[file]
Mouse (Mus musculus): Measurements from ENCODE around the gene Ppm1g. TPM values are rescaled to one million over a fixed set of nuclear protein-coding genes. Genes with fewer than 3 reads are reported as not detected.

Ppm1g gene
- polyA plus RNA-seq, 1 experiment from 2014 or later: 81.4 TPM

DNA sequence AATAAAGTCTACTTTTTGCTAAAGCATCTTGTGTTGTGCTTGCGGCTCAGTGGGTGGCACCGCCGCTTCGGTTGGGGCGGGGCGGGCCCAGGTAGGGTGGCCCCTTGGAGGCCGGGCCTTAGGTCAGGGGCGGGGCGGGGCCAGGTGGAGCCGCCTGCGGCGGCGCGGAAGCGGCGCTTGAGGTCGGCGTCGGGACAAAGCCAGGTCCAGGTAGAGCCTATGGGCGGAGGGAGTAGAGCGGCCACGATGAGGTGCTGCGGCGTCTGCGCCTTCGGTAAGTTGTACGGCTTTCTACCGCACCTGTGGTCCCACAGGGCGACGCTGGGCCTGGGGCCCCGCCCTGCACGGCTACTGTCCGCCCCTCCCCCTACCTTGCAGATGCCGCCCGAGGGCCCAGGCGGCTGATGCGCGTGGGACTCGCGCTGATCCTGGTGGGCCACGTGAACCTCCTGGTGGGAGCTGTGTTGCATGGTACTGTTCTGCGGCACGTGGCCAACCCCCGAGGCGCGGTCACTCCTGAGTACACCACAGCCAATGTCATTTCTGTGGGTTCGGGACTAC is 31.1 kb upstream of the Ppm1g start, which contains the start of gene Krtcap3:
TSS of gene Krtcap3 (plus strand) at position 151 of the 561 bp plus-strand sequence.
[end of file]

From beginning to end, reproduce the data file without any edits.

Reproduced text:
Mouse (Mus musculus): Measurements from ENCODE around the gene Ppm1g. TPM values are rescaled to one million over a fixed set of nuclear protein-coding genes. Genes with fewer than 3 reads are reported as not detected.

Ppm1g gene
- polyA plus RNA-seq, 1 experiment from 2014 or later: 81.4 TPM

DNA sequence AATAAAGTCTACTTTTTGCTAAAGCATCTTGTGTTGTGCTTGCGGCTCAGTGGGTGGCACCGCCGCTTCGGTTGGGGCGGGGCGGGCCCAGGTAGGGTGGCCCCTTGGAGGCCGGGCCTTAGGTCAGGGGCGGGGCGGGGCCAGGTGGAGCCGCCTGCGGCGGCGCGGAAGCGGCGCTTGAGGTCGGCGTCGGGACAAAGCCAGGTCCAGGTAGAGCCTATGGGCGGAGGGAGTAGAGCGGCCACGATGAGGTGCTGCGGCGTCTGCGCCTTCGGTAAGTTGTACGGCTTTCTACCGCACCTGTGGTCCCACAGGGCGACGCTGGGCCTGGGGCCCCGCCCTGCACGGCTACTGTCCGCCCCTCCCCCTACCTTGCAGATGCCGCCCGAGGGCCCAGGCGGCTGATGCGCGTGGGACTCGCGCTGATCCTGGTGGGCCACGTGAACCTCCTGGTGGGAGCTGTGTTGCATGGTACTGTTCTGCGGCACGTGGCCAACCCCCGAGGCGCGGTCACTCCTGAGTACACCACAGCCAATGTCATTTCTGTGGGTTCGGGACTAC is 31.1 kb upstream of the Ppm1g start, which contains the start of gene Krtcap3:
TSS of gene Krtcap3 (plus strand) at position 151 of the 561 bp plus-strand sequence.